Show up at an event where government CIOs tend to congregate, and you’ll quickly notice many of them are toting sleeve-like carrying cases. It’s the mark of an iPad adopter. Apple’s hottest device — with a growing number of competitors — has begun to change how the public sector does business. From government agencies to police and fire departments, the tablet is accruing a legion of fans. One reason is that the tablet is an easy-to-use platform for gadget apps. More than that, the public employee is using apps to improve workplace productivity and efficiency. With tens of thousands of iPad apps available, it’s hard to tell what’s really business critical. Here’s what government workers are using.
Doug Holt, deputy executive director, Texas Department of Information Resources (DIR)
Holt is one of several employees in the agency who’s piloting the iPad to figure out how the device can best be used. Holt uses his iPad’s browser to view the DIR website and other sites he routinely visits during his workday. “I also use Salesforce.com to manage a lot of different parts of our business. I don’t use the app as much because of the configuration; I just go to the website.”
In addition, Holt uses a couple note-taking applications. One of them, WritePad, types out in real time what is written by hand on the bottom of the tablet. “This is a really high-value item for me,” he said.
Holt is also trying Jump Desktop, a multiprotocol remote desktop client. With such a tool, someday a government could choose to virtualize all desktops and manage them centrally — a money-saving strategy — and then give employees iPads and zero clients as their workstations. In these frugal times, this combination of cooler and more mobile technology at lower cost could be difficult to argue against, he said.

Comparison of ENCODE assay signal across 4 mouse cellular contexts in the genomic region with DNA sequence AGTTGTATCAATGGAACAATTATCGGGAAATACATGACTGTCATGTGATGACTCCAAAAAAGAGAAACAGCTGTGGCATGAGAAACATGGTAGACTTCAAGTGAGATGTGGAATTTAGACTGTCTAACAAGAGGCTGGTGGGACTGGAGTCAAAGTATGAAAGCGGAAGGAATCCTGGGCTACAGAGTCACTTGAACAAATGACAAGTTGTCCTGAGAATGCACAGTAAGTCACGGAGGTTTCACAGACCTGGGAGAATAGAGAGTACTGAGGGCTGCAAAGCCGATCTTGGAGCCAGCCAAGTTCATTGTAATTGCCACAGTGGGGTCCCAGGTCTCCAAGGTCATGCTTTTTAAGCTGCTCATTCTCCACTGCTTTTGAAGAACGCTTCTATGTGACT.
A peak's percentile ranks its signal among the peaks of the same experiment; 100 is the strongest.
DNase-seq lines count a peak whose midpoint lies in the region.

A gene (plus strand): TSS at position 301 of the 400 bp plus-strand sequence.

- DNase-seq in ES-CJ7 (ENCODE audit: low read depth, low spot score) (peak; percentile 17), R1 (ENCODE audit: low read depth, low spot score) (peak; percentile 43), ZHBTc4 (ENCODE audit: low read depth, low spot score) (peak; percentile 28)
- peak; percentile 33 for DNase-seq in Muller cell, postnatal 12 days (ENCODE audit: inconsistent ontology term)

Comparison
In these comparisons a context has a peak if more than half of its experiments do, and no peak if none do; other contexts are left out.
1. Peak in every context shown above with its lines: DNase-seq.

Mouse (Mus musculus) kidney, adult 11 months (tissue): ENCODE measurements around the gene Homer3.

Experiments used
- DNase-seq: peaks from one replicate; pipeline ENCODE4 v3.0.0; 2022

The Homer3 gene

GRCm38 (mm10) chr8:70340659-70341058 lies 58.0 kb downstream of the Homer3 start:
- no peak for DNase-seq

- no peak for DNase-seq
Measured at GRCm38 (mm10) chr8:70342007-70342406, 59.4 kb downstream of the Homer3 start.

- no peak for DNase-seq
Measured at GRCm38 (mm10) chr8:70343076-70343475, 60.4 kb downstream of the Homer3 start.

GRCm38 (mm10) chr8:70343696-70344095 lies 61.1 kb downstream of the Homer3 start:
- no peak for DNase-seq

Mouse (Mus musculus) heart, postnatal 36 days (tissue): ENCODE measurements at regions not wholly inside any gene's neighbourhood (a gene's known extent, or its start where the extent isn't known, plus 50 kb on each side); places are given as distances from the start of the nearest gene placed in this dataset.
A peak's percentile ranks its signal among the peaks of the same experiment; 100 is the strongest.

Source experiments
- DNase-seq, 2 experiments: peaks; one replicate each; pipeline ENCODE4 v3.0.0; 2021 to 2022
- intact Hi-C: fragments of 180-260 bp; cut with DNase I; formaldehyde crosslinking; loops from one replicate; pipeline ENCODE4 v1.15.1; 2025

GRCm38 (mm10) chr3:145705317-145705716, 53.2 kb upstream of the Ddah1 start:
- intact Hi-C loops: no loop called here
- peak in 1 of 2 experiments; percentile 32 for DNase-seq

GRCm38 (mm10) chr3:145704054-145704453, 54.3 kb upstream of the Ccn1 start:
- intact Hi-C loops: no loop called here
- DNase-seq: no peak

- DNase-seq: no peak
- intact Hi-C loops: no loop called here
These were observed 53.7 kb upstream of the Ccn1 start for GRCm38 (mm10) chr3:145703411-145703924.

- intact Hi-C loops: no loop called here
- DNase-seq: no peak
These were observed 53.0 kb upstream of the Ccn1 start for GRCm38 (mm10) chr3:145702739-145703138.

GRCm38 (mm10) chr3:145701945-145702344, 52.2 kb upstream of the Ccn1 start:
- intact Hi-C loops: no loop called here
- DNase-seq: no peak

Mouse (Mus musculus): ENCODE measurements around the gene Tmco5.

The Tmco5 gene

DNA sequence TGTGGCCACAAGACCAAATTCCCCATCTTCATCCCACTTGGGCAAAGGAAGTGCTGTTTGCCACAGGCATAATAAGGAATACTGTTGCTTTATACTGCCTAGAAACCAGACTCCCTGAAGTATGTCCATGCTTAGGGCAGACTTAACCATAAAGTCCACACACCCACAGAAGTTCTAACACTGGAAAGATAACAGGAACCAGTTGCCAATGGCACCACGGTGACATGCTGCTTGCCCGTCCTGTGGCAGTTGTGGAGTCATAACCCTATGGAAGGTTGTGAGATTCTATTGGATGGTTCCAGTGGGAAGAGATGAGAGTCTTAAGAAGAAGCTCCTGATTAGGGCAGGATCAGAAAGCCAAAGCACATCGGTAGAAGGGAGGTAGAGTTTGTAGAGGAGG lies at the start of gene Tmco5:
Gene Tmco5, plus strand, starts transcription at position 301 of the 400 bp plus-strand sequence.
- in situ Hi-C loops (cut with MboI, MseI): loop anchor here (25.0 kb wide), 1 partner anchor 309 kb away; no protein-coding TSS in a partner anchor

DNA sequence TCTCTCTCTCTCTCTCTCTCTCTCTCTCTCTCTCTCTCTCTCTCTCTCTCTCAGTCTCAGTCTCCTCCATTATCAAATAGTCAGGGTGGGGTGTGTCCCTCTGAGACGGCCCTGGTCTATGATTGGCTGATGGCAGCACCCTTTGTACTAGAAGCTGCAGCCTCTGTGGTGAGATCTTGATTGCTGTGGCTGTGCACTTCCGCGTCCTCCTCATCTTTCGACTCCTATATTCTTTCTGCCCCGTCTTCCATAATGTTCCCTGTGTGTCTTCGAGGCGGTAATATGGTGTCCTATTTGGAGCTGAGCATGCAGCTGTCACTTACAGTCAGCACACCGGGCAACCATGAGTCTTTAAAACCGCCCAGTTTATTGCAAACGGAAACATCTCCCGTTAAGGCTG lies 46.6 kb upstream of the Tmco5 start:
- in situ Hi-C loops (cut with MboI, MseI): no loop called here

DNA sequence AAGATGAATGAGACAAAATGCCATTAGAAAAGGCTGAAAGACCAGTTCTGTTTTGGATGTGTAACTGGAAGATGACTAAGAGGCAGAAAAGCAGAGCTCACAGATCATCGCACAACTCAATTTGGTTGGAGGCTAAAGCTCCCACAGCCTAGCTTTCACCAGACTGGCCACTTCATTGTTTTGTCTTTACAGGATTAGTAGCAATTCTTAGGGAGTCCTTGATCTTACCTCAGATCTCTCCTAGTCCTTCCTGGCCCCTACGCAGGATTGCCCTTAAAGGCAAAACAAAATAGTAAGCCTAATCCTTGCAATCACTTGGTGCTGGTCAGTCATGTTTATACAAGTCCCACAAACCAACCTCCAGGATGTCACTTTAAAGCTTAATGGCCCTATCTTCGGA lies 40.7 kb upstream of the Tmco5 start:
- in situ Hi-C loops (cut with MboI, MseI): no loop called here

John D. Conley, executive director, Colorado Statewide Internet Portal Authority
Conley uses Evernote, a free app that gives him the capability to instantly e-mail his notes to other participants in a meeting. “I’ve never had the ability to take notes, include action items, insert photos and record important sound bites in one place, and then share them out with the entire group,” Conley said. The app has made meetings more efficient because his colleagues don’t have to wait for him to go back to the office, type his notes and send them out. Conley also uses the Twitter app to keep up to date on stories about the state and local governments that he serves.
Dave Fletcher, CTO, Utah
A frequent tweeter and enthusiast of emerging technology, Fletcher said on his personal blog that he’s a fan of the iPad app Flipboard. Presented like a “personal magazine,” Flipboard aggregates social content generated by friends and other sources chosen by the user. Fletcher said he’s talked to people who buy an iPad for this app alone. “I use it to aggregate information for Utah government, Utah education, Utah media and much more,” he wrote.
Lisa Feldner, CIO, North Dakota
Feldner said her iPad is indispensable during the legislative session, and using the device at a hearing isn’t obtrusive because of the flat footprint. “It’s easy to type notes quietly, and I don’t have a problem with the touch keyboard.” Feldner uses GoodReader to read and mark up documents and PDFs. “That was impossible with my smartphone,” she said, adding that she has also been exploring Teleprompter, which a few of her colleagues have used when they’re called to provide testimony.
Phil Bertolini, CIO, Oakland County, Mich.
Like many municipalities, Oakland County has begun testing iPads in the government workplace. Bertolini likes Quickoffice, a productivity tool for the Microsoft Office suite. The app lets him create, open, share and edit documents, spreadsheets and slides. He also likes the App Store’s bestselling game, Angry Birds. But not at work. “This is an addictive game!”